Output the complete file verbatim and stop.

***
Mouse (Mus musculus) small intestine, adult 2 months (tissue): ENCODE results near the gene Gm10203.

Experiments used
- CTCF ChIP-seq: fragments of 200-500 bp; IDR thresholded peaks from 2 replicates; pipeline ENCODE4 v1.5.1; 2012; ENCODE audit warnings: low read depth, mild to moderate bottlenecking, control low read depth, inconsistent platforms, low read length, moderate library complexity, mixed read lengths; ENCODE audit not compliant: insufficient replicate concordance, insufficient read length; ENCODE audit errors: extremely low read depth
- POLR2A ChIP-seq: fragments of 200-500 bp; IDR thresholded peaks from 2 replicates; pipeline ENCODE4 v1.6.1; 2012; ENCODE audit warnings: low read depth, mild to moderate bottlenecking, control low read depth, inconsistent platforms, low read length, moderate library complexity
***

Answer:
Mouse (Mus musculus) small intestine, adult 2 months (tissue): ENCODE results near the gene Gm10203.

Experiments used
- CTCF ChIP-seq: fragments of 200-500 bp; IDR thresholded peaks from 2 replicates; pipeline ENCODE4 v1.5.1; 2012; ENCODE audit warnings: low read depth, mild to moderate bottlenecking, control low read depth, inconsistent platforms, low read length, moderate library complexity, mixed read lengths; ENCODE audit not compliant: insufficient replicate concordance, insufficient read length; ENCODE audit errors: extremely low read depth
- POLR2A ChIP-seq: fragments of 200-500 bp; IDR thresholded peaks from 2 replicates; pipeline ENCODE4 v1.6.1; 2012; ENCODE audit warnings: low read depth, mild to moderate bottlenecking, control low read depth, inconsistent platforms, low read length, moderate library complexity